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A Classic Bubble Is Starting To Deflate

Earlier in 2018, Jeremy Grantham laid out a path for a classic bubble in the S&P 500 Index (SP500) which he actually walked back upon in a CNBC interview in the spring of 2019.

We have actually followed the path of that classic bubble scenario, only with a delay, and the bubble appears to be near the end of its expansion phase and starting to unwind in front of our very eyes, as relentless passive fund inflows turn into passive fund outflows.

This reversing of fund flows strikes at the very heart of the bubble, specifically in the leading large-cap growth technology stocks, including the vaunted FAANGs, specifically Facebook (FB), Amazon (AMZN), Apple (AAPL), Netflix (NFLX), and Alphabet (GOOGL) (GOOG), which along with technology growth supernovas like NVIDIA (NVDA), and Tesla (TSLA), and other large-cap technology leaders like Microsoft (MSFT) and Salesforce.com (CRM), are effectively the market's longest duration assets.

Building on this narrative, as fund flows reverse, selling will beget more selling, especially in the largest capitalization equities, as these almost universally loved stocks will become sources of liquidity.

This developing scenario is still not clear right now, as the SPDR S&P 500 Index ETF (SPY) has only been down four weeks in a row, with a very modest decline this past week. Thus, there is still a very palatable buy the dip mentality that will only be erased with a series of lower lows in the nameplate indices, principally the SPDR S&P 500 ETF and the Invesco QQQ Trust (QQQ), which remain heavily concentrated in the leading technology stocks. This very market structure, where momentum breeds even more momentum, which has led to seemingly never ending advances, will work in reverse, and not having exposure to top-weighted index stocks will become an advantage, not the disadvantage it has been for much of the preceding bull market.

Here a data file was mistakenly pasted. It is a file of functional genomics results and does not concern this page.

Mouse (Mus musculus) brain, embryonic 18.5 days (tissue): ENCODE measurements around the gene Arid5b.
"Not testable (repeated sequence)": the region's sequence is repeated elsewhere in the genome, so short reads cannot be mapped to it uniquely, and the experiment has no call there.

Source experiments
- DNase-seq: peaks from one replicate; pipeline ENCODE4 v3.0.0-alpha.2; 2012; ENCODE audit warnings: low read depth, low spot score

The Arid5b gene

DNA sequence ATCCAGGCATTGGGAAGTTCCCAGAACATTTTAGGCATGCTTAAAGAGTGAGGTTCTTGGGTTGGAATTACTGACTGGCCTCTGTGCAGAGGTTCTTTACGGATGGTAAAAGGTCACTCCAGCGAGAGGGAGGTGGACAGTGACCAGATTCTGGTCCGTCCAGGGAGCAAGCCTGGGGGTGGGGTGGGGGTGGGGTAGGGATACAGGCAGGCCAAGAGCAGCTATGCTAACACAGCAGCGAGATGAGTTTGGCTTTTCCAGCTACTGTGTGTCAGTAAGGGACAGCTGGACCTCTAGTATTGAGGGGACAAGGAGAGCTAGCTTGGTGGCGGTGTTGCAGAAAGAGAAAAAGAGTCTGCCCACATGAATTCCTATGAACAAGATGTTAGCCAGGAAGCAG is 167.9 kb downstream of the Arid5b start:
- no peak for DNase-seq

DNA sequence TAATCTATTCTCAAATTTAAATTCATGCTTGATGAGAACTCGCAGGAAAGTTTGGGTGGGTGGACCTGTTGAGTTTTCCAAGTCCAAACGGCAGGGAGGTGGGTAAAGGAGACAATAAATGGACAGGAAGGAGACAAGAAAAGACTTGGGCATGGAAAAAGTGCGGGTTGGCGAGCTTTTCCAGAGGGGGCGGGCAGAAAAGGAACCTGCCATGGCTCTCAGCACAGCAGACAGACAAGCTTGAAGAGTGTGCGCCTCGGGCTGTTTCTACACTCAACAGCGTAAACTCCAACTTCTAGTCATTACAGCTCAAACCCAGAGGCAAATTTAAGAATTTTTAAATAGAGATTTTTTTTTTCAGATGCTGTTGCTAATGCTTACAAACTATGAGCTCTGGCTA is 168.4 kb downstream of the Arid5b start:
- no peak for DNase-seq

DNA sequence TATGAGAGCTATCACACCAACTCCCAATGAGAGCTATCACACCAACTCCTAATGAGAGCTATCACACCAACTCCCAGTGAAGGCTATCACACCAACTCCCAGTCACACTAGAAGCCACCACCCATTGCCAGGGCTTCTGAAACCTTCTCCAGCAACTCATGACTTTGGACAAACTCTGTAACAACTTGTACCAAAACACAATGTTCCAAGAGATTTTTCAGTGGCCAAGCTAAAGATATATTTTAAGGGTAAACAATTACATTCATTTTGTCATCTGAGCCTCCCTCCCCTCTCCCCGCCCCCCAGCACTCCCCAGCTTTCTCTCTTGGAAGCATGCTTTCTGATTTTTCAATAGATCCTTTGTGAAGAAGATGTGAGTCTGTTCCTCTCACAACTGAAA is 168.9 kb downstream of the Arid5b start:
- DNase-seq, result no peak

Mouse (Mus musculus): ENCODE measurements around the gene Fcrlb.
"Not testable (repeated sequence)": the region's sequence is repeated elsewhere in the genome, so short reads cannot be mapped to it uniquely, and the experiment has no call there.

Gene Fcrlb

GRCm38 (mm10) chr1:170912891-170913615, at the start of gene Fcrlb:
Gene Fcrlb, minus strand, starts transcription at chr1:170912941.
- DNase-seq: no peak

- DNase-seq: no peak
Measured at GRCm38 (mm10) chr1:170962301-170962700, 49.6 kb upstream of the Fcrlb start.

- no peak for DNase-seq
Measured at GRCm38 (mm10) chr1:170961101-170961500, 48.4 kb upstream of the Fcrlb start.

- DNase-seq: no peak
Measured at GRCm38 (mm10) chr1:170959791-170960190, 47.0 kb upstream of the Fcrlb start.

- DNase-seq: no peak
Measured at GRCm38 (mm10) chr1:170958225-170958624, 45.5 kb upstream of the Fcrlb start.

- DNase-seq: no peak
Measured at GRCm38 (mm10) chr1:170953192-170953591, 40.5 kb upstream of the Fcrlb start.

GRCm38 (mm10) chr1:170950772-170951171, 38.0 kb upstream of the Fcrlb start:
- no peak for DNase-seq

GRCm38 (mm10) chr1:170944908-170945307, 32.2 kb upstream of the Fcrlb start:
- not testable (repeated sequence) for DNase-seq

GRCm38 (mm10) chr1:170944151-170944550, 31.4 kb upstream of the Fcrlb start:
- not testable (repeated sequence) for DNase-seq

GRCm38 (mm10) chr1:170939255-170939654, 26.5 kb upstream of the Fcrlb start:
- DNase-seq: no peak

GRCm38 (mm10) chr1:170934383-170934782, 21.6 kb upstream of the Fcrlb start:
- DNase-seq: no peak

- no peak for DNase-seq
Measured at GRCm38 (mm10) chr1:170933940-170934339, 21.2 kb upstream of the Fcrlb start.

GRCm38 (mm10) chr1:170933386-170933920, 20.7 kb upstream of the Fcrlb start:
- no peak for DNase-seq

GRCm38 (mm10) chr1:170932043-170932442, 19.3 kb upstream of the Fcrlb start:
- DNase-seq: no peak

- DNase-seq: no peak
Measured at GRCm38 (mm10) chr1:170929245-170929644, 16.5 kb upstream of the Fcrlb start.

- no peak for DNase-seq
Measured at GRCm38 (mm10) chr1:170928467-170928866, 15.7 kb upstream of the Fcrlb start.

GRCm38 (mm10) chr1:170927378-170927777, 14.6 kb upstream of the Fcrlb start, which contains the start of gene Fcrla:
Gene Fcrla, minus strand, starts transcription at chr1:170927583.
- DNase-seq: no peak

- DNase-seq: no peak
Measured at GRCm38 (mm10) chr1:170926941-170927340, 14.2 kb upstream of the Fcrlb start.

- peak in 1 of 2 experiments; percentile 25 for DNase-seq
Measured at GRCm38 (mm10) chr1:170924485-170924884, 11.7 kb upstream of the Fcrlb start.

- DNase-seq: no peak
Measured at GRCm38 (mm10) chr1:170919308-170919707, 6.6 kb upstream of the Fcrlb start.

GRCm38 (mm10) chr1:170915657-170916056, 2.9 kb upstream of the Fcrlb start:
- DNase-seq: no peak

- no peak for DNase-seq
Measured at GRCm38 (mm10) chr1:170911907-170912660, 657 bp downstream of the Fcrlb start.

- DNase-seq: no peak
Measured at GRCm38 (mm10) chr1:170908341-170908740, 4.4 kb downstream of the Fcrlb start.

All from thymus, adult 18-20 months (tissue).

The Classic Bubble Definition

Over two years ago, Jeremy Grantham hypothesized in the spring of 2018 that a classic bubble would follow this path.



Looking at the S&P 500 Index over a longer-term time horizon shows that we have indeed climbed to these heights, just on a different time frame than Grantham imagined.


Now admittedly, the modest decline in the S&P 500 Index does not look like much in the bigger picture, even with the recent string of four weeks straight of declines. However, under the surface, there is a clear deterioration of the recent technology leaders.

The Leading Technology Stocks Are Generally Trading Below Their 50-Day Moving Averages

Leading technology stocks are starting to fall below their 50-day moving averages, led by the largest market capitalization equities.

Here are the charts of the FAANG stocks, NVIDIA, Tesla, Microsoft, and Salesforce.com, which recently replaced Exxon Mobil (XOM) in the Dow Jones Industrial Average (DIA).



Notably, the largest market capitalization stocks, specifically Apple, Microsoft, Amazon, Alphabet, Facebook are leading the declines, with these aforementioned stocks down 18.6%, 10.8%, 12.9%, 16.6% and 16.4%, respectively, from their recent highs. In fact, only Apple shares closed above their 50-day moving average at Friday's close, and this was only by a whisker, and really reflected how far the mania in the iPhone maker's shares had gone.

Passive Outflows Are A Potential Game Changer

For reference, here are the percentage weightings of the SPDR S&P 500 ETF and the Invesco QQQ Trust, which are both trading below their respective 50-day moving averages too, provided by the State Street (STT) and Invesco fact sheets.


Clearly, the FAANG stocks dominate the weightings of these nameplate indices, and correspondingly, they are feeling the brunt of investor outflows, including outright sustained passive outflows for the first time in a very long time.